Most importantly, it’s easy to lose hardware abstraction, one of the most powerful parts of modern scripting languages when using parallelization libraries. Including a bunch of multiprocessing library magic in a Python scraper makes it much harder for anyone with basic programming skills to be able to read and understand the code. In an ideal world, a Python script shouldn’t need to worry about how many CPU cores are available.

This is why GNU parallel is such a useful tool. Parallel elegantly handles parallelizing just about any command that can be run on the command line. Here’s a simple example from the Armslist scraper:

csvcut -c 1 cache/index.csv | parallel ./ {} > cache/listings.csv

The csvcut command grabs the first column from a CSV with URLs and some metadata about each one. The command takes a URL as an argument and outputs one processed, comma separated line of extracted data. By passing the output of csvcut to a parallel command which calls, the scraper is automatically run simultaneously on all the system’s processors.

Parallel is smart about output – normal Unix output redirection works the way you would expect when using parallel. Because the commands are running simultaneously and timing will vary, the order of the records in the listings.csv file will not exactly match that of the index.csv file. But all the output of the parallelized scrape operation will be dumped into listings.csv correctly.

The upshot is that is still as understandable as it was before we added parallelization. Plus it’s easy to run one-off scrapes by passing a URL and seeing what happens.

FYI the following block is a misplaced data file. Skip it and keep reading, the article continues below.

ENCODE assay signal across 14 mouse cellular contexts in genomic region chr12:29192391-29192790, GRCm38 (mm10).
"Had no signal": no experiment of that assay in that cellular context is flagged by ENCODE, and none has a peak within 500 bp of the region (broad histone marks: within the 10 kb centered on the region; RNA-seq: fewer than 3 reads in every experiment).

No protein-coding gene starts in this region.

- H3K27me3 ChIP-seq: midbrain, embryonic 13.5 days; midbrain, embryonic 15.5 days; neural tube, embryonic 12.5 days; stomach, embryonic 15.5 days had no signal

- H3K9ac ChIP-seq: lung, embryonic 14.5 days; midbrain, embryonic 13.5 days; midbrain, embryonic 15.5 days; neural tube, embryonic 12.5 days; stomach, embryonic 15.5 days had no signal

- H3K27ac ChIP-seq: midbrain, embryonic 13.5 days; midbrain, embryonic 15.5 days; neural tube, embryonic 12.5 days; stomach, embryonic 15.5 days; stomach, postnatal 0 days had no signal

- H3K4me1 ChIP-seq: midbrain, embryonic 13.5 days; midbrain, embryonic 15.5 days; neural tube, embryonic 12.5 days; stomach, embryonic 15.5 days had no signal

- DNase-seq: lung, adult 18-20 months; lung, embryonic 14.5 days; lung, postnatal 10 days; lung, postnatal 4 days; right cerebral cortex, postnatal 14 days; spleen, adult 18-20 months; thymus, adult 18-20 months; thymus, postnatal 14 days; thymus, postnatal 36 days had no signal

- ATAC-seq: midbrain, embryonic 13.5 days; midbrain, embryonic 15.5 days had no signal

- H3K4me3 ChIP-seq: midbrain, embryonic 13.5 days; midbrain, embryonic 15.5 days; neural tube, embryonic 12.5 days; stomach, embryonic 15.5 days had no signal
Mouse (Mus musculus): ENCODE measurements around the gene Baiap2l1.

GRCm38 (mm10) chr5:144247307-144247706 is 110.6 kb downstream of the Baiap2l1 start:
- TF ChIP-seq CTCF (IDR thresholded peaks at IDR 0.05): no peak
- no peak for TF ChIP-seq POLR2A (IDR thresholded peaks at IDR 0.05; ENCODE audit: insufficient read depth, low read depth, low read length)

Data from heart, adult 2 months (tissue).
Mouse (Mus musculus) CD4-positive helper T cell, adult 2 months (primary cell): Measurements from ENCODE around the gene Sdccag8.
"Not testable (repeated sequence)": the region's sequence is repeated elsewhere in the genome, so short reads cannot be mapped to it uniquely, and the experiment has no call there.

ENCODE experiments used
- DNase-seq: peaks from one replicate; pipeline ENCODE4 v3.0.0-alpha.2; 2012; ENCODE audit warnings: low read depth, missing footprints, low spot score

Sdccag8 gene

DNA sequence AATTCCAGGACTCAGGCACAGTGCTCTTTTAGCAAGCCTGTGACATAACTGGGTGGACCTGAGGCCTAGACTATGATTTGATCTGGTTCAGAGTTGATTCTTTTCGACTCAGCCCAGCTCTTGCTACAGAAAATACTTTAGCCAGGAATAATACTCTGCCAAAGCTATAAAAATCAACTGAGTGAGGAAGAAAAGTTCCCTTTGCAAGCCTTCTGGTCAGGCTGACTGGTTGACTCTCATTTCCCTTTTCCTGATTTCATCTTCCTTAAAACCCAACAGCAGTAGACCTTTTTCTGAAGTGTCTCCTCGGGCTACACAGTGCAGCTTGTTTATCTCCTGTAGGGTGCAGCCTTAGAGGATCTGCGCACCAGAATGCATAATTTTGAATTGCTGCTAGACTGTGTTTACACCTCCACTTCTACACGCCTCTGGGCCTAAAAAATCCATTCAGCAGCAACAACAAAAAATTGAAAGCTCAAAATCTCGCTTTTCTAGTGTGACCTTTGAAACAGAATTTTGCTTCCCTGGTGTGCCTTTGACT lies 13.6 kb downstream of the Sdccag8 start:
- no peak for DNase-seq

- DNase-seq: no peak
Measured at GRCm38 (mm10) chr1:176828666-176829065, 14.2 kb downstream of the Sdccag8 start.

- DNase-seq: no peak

Getting close to the source

It never hurts to figure out where the server you’d like to scrape is, physically, to see if you can cut down on network latency. The Maxmind GeoIP2 demo lets you geolocate a small number of IP addresses.

When I plugged the IP address into the demo, I found something very interesting: The location is in Virgina and the ISP is Amazon. That’s the big east coast Amazon data center (aka us-east-1).

Because NPR Visuals also uses Amazon Web Services, we were able to set up the machine to scrape the server in the same data center. Putting your scraper in the same data center as the host you’re scraping is going to eliminate about as much network overhead as humanly possible.

While that’s probably a bit too lucky to cover most common cases, if you are hosting your scraper on Amazon and find the server you’d like to scrape is on the West Coast of the US, you can set up your EC2 instance in the west coast data center to lose a little extra latency.

Choosing the right EC2 server

We used an Amazon c3.8xlarge server, which is a compute optimized instance with 32 virtual processors available. We chose a compute-optimized instance because the scraper doesn’t use a lot of memory or disk. It doesn’t use that much CPU either, but it’s more CPU intensive than anything else, and the c3.8xlarge is cheaper than any other option with more than 16 CPUs.

On a c3.8xlarge, scraping roughly 80,000 urls took less than 16 minutes, which comes out to less than $0.50 to run a full scrape.

Putting it all together

The full scraper actually carries out two operations:

  • Scrape the index pages to harvest listing URLs and write the list to csv. To speed up the process, this step is parallelized over states. It could be refactored to be even more efficient but works well enough for our purposes.
  • Scrape each listing URL from the index csv file using parallel to scrape as many URLs simultaneously as possible.

Analyzing the data

We do further post-processing for our analysis using shell scripts and PostgreSQL using a process similar to the one described here. If you’d like to check our work, take a look at the armslist-analysis code repository.

A quick shoutout

I learned many of these techniques – particularly model classes and using GNU parallel – from developer Norbert Winklareth while we were working on a Cook County Jail inmate scraper in Chicago.